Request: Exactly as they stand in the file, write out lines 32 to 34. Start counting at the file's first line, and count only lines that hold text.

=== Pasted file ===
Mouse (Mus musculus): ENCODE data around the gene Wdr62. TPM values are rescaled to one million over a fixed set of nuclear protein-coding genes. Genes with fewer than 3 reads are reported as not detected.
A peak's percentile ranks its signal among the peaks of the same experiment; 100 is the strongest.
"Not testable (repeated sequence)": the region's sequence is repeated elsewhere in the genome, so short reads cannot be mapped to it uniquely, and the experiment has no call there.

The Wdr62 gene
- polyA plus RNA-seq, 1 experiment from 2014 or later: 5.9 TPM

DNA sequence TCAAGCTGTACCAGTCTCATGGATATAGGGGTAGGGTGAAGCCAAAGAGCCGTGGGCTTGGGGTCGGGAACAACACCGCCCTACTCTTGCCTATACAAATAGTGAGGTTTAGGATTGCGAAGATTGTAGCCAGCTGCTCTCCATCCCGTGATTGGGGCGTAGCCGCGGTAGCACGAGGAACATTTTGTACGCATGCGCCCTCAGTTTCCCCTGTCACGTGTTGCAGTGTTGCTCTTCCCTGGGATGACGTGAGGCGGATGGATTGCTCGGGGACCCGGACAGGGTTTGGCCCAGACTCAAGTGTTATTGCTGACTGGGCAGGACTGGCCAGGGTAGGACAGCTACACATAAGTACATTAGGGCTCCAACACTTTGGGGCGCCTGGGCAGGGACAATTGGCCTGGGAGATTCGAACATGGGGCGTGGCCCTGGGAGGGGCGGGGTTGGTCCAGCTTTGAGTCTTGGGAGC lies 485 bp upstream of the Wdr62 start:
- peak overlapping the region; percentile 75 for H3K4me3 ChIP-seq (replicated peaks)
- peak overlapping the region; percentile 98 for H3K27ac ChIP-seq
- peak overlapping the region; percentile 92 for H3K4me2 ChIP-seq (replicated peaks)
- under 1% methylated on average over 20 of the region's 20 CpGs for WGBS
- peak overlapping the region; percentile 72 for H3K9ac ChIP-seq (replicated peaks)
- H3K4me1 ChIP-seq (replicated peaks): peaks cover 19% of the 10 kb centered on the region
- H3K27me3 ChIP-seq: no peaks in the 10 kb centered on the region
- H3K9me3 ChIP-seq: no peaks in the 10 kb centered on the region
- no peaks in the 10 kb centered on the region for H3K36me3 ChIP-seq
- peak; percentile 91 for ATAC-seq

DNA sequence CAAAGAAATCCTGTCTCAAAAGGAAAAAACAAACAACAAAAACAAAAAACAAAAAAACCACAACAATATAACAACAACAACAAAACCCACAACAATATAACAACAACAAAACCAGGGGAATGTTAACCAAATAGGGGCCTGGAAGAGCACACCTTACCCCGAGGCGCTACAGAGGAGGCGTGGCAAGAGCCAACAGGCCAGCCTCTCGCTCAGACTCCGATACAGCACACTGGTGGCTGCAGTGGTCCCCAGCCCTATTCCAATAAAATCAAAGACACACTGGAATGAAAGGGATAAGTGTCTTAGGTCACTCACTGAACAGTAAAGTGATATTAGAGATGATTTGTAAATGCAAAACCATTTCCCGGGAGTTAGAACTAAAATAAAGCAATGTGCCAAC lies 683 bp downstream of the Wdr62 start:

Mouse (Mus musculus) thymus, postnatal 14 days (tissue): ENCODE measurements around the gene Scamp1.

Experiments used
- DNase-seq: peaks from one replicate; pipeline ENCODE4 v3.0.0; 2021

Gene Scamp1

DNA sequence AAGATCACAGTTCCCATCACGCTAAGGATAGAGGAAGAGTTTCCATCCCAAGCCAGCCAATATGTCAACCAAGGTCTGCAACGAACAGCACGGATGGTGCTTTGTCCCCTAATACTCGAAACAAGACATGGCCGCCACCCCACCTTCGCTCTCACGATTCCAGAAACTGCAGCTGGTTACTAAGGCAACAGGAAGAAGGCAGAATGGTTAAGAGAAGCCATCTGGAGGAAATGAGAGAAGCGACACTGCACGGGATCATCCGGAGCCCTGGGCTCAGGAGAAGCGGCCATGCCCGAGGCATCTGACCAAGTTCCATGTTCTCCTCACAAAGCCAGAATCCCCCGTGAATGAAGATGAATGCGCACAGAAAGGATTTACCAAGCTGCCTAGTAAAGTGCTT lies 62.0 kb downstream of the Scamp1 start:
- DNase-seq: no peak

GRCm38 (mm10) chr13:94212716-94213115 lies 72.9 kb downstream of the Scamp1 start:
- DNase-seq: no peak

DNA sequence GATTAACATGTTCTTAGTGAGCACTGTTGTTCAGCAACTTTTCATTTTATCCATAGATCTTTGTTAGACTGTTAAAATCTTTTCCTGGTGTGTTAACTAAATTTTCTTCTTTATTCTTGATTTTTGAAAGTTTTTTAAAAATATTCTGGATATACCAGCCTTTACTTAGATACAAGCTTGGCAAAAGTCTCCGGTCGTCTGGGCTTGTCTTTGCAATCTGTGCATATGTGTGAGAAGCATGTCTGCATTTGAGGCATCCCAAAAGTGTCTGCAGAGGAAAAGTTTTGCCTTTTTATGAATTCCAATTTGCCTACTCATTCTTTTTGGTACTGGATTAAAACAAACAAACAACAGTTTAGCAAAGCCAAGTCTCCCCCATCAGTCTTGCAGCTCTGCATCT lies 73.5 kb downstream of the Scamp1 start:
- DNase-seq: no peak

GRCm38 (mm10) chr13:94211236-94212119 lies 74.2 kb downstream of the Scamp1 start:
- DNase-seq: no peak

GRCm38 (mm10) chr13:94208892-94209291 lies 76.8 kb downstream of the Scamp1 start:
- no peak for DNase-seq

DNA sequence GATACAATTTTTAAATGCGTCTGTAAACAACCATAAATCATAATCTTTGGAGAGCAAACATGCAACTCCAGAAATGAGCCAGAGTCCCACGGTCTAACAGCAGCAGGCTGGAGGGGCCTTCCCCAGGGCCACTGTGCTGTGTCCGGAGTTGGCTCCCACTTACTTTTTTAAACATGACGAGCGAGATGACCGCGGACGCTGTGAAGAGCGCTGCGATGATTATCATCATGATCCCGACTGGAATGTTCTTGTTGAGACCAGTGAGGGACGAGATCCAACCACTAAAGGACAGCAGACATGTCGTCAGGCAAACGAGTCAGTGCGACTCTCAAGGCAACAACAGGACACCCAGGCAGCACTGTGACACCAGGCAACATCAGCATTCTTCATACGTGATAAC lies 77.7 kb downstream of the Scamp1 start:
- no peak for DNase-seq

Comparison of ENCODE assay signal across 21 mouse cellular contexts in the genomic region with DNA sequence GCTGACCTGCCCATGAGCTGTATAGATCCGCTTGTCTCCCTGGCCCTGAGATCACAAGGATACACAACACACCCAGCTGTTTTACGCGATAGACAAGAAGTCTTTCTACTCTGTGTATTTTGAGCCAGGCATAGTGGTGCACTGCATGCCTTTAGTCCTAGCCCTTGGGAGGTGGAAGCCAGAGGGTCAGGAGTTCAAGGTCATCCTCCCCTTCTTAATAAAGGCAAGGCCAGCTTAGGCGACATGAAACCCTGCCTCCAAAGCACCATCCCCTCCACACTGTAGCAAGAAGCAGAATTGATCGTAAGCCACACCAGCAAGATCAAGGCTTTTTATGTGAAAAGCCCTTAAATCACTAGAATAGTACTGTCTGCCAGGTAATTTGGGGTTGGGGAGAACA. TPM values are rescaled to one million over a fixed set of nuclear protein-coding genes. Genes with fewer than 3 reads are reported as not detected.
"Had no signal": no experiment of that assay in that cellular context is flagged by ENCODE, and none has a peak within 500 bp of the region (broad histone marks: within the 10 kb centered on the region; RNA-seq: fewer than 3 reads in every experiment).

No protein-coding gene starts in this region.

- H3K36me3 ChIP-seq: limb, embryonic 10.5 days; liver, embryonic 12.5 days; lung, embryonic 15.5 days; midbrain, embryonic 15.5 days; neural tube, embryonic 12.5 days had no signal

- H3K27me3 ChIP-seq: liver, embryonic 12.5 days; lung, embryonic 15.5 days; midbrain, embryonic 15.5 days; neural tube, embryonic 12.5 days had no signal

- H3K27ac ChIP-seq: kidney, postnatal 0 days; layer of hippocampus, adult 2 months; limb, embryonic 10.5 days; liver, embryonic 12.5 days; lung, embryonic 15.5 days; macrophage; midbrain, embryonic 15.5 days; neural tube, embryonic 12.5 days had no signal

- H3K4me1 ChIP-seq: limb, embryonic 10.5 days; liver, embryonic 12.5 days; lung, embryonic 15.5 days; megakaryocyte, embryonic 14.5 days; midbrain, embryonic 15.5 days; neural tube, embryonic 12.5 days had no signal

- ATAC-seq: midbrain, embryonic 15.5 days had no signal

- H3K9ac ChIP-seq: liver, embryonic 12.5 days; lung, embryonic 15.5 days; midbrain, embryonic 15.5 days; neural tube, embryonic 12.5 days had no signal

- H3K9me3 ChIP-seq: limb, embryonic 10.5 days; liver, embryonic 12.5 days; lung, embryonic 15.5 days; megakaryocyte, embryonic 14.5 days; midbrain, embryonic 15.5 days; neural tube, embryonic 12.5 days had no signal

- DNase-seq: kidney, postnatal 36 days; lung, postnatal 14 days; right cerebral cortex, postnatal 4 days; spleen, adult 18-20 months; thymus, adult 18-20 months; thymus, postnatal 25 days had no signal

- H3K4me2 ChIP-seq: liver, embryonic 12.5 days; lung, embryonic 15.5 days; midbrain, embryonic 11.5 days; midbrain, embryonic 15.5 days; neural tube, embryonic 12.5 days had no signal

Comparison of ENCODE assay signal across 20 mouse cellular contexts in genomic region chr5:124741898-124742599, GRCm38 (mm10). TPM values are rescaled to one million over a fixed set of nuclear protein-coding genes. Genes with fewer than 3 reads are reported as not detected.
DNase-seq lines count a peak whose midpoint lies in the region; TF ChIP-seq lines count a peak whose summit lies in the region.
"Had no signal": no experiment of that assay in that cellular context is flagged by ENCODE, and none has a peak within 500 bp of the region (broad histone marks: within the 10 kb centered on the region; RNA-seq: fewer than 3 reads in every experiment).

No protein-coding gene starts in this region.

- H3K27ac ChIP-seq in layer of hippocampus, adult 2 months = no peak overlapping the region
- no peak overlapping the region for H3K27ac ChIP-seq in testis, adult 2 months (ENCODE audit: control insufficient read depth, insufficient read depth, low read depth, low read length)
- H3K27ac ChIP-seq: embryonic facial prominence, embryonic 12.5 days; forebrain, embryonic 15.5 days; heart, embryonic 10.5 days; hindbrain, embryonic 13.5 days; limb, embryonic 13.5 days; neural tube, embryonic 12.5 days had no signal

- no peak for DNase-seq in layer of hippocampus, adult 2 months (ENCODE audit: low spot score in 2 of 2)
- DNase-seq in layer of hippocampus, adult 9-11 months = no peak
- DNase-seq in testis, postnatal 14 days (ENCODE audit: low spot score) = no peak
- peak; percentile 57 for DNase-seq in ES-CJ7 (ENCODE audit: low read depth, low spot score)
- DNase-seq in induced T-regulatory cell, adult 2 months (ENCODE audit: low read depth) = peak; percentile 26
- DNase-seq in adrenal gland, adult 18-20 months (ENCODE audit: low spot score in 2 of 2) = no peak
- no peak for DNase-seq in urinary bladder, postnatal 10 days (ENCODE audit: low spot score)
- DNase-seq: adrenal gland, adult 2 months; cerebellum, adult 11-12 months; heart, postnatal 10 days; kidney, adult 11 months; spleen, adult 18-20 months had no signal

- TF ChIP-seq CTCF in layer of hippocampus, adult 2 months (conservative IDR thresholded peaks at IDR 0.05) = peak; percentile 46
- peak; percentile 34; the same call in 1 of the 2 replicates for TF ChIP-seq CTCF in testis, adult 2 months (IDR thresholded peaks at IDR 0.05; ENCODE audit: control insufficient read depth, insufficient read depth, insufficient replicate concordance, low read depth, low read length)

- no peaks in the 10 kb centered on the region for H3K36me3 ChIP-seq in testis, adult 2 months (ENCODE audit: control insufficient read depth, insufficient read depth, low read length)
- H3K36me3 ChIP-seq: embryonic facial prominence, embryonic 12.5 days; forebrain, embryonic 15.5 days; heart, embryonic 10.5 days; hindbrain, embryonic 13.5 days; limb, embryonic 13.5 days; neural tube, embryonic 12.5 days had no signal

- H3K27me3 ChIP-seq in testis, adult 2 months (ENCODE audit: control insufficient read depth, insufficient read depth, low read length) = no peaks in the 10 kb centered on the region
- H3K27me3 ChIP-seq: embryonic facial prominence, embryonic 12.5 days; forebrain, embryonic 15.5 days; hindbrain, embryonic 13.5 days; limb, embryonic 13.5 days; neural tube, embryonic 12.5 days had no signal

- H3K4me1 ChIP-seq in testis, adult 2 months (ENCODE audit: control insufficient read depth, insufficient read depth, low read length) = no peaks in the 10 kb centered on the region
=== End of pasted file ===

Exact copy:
DNA sequence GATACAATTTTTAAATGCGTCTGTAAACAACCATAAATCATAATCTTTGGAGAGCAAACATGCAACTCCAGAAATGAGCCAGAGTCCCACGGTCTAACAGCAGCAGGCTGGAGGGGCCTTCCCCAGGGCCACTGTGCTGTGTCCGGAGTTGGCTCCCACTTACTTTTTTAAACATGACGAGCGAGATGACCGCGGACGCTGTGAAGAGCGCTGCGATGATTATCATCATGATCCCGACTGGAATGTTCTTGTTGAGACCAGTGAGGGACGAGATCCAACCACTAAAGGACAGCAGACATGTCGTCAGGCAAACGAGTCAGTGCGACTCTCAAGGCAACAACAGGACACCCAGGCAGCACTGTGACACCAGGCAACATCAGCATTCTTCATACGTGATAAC lies 77.7 kb downstream of the Scamp1 start:
- no peak for DNase-seq

Comparison of ENCODE assay signal across 21 mouse cellular contexts in the genomic region with DNA sequence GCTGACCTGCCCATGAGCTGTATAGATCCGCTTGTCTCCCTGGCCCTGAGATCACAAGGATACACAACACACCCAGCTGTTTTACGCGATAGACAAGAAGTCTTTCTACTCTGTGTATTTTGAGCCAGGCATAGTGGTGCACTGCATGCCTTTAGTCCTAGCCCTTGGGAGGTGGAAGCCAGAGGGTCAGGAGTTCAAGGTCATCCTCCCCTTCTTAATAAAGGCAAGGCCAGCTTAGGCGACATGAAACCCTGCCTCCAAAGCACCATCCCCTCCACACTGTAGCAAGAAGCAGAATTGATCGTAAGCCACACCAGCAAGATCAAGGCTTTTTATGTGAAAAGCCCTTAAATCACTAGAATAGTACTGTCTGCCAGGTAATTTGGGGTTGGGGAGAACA. TPM values are rescaled to one million over a fixed set of nuclear protein-coding genes. Genes with fewer than 3 reads are reported as not detected.